Questions about Nexus program

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Subject: Questions about Nexus program
  Hi! We have some questions about the Nexus program.

Our newborn daughter is an Indian citizen with an Indian passport, who was born in the U.S. (thus under U.S. law she is considered to be a U.S. citizen too).

The problem we are trying to solve is our daughter´s travel between the U.S. and India. If we get her a U.S. passport, she will lose her Indian citizenship, a result we are trying to avoid. Unfortunately, U.S. law requires her to use a U.S. passport when entering and leaving the U.S., and also there is no way under U.S. law to express a choice in the matter of her citizenship at her young age.

So, we are considering getting her a Nexus card and a Canadian visa in her Indian passport. The idea would be: we fly from India to Canada, she enters Canada with the visa in her Indian passport, we drive from Canada to the U.S., she enters the U.S. with the Nexus card. Voila! She doesn´t need to lose her Indian citizenship to make the trip to India!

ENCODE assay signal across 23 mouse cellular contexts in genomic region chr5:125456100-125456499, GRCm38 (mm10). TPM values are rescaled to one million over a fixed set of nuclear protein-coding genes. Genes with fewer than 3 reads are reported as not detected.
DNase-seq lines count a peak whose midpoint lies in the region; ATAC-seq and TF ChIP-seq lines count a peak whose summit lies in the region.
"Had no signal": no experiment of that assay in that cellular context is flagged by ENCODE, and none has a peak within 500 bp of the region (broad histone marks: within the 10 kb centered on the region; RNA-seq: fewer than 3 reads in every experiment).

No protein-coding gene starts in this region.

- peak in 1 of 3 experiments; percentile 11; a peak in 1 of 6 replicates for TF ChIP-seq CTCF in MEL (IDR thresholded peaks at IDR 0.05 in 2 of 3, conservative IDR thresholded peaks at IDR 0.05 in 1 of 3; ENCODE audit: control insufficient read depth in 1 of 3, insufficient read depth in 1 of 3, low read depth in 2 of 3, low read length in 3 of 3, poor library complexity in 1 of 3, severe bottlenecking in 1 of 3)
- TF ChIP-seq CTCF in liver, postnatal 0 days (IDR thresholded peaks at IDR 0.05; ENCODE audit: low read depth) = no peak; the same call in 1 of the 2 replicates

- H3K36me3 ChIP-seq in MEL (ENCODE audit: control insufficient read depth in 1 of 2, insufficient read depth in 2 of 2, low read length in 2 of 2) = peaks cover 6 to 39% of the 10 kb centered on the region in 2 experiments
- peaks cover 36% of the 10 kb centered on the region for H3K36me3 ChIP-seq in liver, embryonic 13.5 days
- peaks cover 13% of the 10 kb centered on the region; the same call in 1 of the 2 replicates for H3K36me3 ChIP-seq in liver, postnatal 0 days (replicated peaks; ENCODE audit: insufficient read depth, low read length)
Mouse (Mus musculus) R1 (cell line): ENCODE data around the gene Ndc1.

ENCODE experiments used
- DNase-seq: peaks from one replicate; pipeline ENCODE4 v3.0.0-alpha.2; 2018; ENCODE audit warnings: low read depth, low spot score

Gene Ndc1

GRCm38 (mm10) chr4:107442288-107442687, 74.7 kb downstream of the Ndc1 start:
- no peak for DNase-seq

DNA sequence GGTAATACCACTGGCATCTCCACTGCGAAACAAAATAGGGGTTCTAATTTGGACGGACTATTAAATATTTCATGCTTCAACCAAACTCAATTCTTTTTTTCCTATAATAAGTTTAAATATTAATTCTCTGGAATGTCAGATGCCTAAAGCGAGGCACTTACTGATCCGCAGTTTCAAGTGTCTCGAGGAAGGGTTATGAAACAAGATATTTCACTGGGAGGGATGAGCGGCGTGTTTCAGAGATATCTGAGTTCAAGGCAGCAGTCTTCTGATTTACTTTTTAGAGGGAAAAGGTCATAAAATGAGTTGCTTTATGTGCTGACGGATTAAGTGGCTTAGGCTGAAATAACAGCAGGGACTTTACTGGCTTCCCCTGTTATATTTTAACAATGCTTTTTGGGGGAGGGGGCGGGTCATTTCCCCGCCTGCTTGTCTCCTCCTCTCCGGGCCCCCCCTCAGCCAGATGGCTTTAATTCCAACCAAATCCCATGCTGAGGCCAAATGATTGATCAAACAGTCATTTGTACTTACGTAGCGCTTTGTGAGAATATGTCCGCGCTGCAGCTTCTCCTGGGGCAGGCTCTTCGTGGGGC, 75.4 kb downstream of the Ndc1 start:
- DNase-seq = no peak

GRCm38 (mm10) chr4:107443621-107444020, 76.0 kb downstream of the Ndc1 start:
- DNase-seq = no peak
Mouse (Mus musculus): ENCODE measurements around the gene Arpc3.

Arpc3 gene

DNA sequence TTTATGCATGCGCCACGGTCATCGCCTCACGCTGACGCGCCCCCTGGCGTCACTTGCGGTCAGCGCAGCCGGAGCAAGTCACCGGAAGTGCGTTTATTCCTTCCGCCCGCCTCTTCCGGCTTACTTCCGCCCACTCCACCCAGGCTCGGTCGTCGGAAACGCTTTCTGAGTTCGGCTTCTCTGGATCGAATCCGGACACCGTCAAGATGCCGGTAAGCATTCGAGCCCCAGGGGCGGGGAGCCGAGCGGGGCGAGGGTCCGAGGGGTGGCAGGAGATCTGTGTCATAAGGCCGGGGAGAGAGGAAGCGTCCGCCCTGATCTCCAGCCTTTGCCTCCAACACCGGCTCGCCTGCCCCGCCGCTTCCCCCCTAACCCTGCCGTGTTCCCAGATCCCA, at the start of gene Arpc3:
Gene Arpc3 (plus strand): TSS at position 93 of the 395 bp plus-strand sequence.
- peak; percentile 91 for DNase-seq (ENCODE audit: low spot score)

We have carefully read all announcements and instructions on the Nexus program and have not seen anything specifically forbidding this plan. However, the designers of the Nexus program probably never foresaw this kind of use, so we really wonder whether it´s going to work.

Can anyone give us a pointer to more detailed information about the Nexus program? Our questions are:

1) From Canada´s point of view is it acceptable to enter using a visa and leave using a Nexus card?

2) From the U.S. point of view, is it acceptable to travel from a third country to Canada and then enter the U.S. using a Nexus card?

3) What is the Nexus interview process like? We expect the officer to ask us what´s the purpose of our travel to Canada. Is there much chance our application would be denied because of the unusual nature of our travel plans?

This is no joke. We have talked to three different Indian diplomatic staffers and five U.S. State Department officials, and so far none of them have found a legal way for our daughter to make a trip to India without losing her Indian citizenship!